7. Lay Down My Guns
And I have seen the devil in this place
And I lost myself when my friends found the grave…
When you’re this far from Heaven, it’s hard to keep the faith
I’m barely holding on…
This one’s tricky – it sounds rather mellow and watery at first due to the gentle, wispy strains of electric guitar that start it off and the way that the band uncharacteristically backs off until somewhere around the second chorus. It leads you to expect some sort of a weepy tribute to a fallen soldier. It sort of is, but it’s written from the point of view of a soldier who lived to tell the tale – and this tale remains thankfully apolitical as it neither condemns this soldier’s war nor paints him as an automatic hero just by association. The issue is that he’s seen a lot of friends fall and he feels like he’s looked into the face of hell itself, and he just wants to go home and see his family and make peace and love and all of those things that aren’t considered war. You can take it as an allegory if you want – take it to be about sacrificing the right to be angry and the right to be right and surrendering to Christ’s command to be a peacemaker. Or you can take it literally. It works either way. The true genius of this song is how it seems to explode when it really gets going – Graalman’s ferocious drum rolls are its defining characteristic as it comes barreling towards its climax. Just because this solider longs to find peace doesn’t mean that peace has to be quiet and sterile. It’s a loud celebration with fireworks and parades and noisy rock bands and screaming kids playing in the yard. It’s loud and yet sublime at the same time. This is what Sanctus Real does best.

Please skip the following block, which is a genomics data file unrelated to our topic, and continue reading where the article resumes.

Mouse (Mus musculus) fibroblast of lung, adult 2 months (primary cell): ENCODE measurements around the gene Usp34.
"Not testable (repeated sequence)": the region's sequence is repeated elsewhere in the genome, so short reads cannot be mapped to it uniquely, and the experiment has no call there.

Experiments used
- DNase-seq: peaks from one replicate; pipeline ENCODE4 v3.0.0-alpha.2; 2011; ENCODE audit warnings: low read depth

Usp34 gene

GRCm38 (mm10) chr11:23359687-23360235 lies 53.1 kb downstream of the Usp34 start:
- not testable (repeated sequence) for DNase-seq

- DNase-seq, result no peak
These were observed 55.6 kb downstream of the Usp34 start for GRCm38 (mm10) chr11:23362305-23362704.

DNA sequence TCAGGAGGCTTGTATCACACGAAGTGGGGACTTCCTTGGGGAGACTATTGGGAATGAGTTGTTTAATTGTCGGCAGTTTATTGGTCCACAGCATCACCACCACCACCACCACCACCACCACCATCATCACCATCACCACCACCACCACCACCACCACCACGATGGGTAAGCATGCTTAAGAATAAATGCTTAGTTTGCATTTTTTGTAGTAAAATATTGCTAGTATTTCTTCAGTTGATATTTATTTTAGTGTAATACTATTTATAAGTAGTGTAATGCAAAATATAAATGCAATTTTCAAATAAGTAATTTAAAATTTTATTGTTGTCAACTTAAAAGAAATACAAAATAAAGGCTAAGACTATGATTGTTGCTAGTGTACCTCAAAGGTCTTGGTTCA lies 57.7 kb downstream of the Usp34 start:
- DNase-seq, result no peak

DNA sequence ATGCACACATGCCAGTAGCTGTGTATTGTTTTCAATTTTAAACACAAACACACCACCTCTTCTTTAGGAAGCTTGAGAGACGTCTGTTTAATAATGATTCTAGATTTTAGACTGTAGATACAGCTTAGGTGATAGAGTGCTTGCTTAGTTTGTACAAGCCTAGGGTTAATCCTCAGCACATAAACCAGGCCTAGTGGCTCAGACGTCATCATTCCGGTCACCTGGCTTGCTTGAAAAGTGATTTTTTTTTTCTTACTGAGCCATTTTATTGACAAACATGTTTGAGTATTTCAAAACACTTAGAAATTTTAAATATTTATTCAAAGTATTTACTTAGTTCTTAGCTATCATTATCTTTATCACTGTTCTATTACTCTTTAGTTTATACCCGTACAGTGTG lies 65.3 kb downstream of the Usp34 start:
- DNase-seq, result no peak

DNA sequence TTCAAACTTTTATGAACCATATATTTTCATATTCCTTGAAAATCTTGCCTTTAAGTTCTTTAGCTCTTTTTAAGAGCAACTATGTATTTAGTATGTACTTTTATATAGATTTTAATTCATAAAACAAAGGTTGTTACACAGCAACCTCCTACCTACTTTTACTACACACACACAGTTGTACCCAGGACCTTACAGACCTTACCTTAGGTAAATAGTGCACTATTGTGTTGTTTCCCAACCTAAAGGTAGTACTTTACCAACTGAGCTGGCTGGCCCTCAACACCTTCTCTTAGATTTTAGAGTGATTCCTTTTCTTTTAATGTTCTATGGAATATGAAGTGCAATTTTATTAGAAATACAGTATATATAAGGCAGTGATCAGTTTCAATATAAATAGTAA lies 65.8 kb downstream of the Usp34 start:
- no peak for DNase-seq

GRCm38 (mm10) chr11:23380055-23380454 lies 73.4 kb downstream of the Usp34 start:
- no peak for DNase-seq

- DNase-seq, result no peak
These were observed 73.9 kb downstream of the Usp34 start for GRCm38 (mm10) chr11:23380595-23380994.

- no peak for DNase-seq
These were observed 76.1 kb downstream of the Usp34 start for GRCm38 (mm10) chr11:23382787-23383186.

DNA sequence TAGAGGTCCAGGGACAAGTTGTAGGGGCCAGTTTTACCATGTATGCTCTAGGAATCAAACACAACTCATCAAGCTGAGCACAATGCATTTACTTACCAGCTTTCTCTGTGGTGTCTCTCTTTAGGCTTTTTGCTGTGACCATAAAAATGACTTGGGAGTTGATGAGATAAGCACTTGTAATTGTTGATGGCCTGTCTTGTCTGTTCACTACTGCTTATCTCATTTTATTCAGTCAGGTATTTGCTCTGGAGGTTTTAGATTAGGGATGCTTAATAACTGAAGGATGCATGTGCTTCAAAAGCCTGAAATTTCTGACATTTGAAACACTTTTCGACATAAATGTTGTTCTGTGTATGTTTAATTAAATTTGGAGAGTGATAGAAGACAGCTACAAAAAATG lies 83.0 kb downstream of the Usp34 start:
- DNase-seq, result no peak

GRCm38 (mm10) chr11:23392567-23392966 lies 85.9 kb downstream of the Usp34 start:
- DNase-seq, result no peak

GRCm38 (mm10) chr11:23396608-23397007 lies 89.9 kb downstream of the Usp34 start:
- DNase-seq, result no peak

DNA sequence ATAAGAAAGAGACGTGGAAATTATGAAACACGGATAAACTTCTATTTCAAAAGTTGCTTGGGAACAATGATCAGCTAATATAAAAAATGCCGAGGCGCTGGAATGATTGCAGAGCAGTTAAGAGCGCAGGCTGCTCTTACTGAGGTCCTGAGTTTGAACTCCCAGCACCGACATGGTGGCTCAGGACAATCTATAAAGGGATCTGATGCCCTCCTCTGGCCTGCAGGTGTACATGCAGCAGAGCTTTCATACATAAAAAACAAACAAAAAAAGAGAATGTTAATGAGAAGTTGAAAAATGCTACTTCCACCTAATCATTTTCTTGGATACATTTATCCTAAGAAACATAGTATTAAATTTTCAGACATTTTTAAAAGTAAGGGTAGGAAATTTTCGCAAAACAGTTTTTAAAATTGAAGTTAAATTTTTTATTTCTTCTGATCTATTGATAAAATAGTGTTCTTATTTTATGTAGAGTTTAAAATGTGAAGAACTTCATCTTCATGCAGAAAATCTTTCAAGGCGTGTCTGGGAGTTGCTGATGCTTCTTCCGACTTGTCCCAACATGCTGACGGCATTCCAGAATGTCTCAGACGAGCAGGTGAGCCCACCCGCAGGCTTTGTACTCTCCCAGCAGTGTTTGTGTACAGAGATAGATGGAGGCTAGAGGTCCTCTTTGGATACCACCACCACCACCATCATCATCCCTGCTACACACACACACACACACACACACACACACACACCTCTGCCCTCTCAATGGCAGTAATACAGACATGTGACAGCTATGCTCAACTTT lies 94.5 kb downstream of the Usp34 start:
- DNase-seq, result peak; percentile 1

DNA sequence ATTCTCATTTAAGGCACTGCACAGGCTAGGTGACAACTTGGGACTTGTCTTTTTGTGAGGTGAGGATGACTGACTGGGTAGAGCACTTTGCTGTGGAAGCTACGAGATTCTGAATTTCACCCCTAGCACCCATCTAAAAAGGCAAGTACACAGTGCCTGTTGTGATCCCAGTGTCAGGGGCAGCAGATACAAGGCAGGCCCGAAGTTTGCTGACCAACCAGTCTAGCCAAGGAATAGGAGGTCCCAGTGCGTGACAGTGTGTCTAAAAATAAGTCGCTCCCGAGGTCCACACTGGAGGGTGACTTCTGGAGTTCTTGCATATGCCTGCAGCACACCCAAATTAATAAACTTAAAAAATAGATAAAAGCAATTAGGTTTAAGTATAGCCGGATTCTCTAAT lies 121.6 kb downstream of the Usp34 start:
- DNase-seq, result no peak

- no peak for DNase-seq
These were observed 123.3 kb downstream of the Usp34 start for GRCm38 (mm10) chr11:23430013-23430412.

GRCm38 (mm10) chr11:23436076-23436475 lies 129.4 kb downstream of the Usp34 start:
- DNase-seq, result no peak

I could never lose Your love to sickness